Here, Zurich argues that the Opinion applied an incorrect legal standard by "focus[ing] on the conduct underlying the False Claims Act ('FCA') claims, and not the actual relief sought in the Qui Tam Action." (Zurich's Motion to Certify at 14). In particular, Zurich cites five cases and states that "[t]hese courts have held without equivocation 'that an insurer is not obligated to defend a qui tam suit merely because the insurer would have to defend the insured against a suit for damages resulting from the insured's conduct underlying the qui tam action.' Health Care Indus., 566 F.3d at 695." (Id. at 14-15). Thus, Zurich contends that because "all of these other courts that have considered this issue have rejected the relief sought by Eisai in this action, there is clearly a substantial basis for difference of opinion as to whether Zurich has a duty defend the Qui Tam Action." (Id. at 15).

However, a closer reading of the Opinion reveals that this Court's decision was based upon a plain reading of the relevant policy language, particularly the phrase "in connection with." (Opinion at 15-16). This Court interpreted "in connection with" to require no causal relationship. (Id. at 16). Most significantly, Zurich has not cited any controlling case law to show how interpreting "in connection with" in this manner was incorrect. Indeed, the cases cited by Zurich appear to apply the same general standard of plainly interpreting the relevant policy language. The fact that those other courts reached a different conclusion on similar—but distinguishable—factual backgrounds does not convince the Court that a "substantial ground for difference of opinion" exists. See, e.g., Zurich Am. Ins. Co. v. O'Hara Reg'l Ctr. for Rehab., 529 F.3d 916, 923-24 (10th Cir. 2008) (key policy language "arising out of"). Rather, this Court interprets Zurich's motion as "mere disagreement" with the Opinion, and thus finds that the second prong of section 1292(b) is not satisfied. Kapossy, 942 F. Supp. at 1001.

Due to the fact that Zurich failed to satisfy the second requirement, the Court declines to certify its June 30, 2014 Order for interlocutory appeal pursuant to 28 U.S.C. § 1292(b).

The Court need not continue its analysis of the section 1292 elements. "All three requirements [of section 1292(b)] must be satisfied for a court to certify an issue for appeal." See Royal Ins. Co. of Am. v. K.S.I. Trading Corp., No. 04-cv-867, 2006 WL 1722358 (D.N.J. June 19, 2006). Thus, the Court will not address whether granting the certification would materially advance the resolution of the litigation.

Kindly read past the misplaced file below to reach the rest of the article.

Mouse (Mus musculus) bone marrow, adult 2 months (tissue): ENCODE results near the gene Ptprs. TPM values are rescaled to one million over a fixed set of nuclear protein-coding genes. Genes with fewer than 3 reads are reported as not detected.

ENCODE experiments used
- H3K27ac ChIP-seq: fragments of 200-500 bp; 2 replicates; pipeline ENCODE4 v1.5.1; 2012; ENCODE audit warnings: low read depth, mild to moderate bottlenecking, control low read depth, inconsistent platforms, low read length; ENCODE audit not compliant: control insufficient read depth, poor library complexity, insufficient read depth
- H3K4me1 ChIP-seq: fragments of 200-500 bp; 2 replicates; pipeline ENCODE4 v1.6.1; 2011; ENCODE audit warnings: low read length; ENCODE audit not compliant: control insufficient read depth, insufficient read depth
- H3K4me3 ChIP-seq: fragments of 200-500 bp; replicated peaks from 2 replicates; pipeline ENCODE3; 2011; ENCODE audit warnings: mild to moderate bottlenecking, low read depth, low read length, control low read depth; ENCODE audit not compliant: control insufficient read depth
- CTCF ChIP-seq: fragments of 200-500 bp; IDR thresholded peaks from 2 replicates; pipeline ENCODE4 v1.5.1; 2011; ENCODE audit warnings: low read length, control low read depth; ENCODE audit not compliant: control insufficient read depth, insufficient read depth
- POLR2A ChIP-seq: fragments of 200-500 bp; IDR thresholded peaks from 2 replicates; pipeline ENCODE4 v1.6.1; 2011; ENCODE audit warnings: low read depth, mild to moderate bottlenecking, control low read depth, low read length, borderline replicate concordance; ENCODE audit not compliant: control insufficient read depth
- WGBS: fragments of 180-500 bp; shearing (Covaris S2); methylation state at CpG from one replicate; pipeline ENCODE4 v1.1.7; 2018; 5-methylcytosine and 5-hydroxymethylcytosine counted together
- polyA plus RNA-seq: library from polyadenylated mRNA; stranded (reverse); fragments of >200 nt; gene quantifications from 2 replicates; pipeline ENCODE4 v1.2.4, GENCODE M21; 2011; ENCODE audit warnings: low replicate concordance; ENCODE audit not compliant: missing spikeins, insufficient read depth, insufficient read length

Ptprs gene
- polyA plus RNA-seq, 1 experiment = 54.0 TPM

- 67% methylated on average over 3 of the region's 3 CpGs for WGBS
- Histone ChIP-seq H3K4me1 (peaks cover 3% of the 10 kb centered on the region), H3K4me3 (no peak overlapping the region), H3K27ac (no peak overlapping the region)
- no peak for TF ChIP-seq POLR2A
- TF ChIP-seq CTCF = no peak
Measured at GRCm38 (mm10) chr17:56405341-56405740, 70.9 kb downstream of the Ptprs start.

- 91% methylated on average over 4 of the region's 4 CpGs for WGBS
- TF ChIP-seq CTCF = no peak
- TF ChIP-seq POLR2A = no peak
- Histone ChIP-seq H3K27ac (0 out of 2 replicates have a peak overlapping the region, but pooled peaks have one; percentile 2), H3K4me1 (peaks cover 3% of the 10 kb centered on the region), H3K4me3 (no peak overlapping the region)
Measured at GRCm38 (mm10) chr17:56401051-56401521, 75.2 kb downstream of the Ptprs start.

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IV. CONCLUSION

In sum, recognizing that "interlocutory certification should be used sparingly and that the District Court should serve as a diligent gatekeeper to prevent premature and piecemeal appeals," Bais Yaakov of Spring Valley, 2013 WL 663301, at *5 (D.N.J. Feb. 21, 2013), the Court denies Zurich's motion for entry of final judgment pursuant to Rule 54(b) and/or certification to appeal pursuant to 28 U.S.C. § 1292(b). (D.E. No. 44). The Court has found that the June 30, 2014 Order is not "final" for purposes of Rule 54(b) and that Zurich has failed to show that a "substantial ground for difference of opinion exists" pursuant to 28 U.S.C. § 1292(b).

IT IS therefore on this 8th day of January 2015,

ORDERED that Defendant Zurich American Insurance Company's Motion for an Entry of Judgment pursuant to Fed. R. Civ. P. 54(b) is hereby DENIED; and it is further

ORDERED that Defendant Zurich American Insurance Company's Motion for a Certificate of Appealability pursuant to 28 U.S.C. § 1292(b) is hereby DENIED.

s/ Esther Salas

Esther Salas, U.S.D.J.


Summaries of

Eisai Inc. v. Zurich Am. Ins. Co.

UNITED STATES DISTRICT COURT DISTRICT OF NEW JERSEY
Jan 8, 2015
Civil Action No. 12-7208 (ES) (D.N.J. Jan. 8, 2015)
Case details for

Eisai Inc. v. Zurich Am. Ins. Co.

Case Details

Full title:EISAI INC., Plaintiff, v. ZURICH AMERICAN INSURANCE COMPANY, Defendant.

Court:UNITED STATES DISTRICT COURT DISTRICT OF NEW JERSEY

Date published: Jan 8, 2015

Citations

Civil Action No. 12-7208 (ES) (D.N.J. Jan. 8, 2015)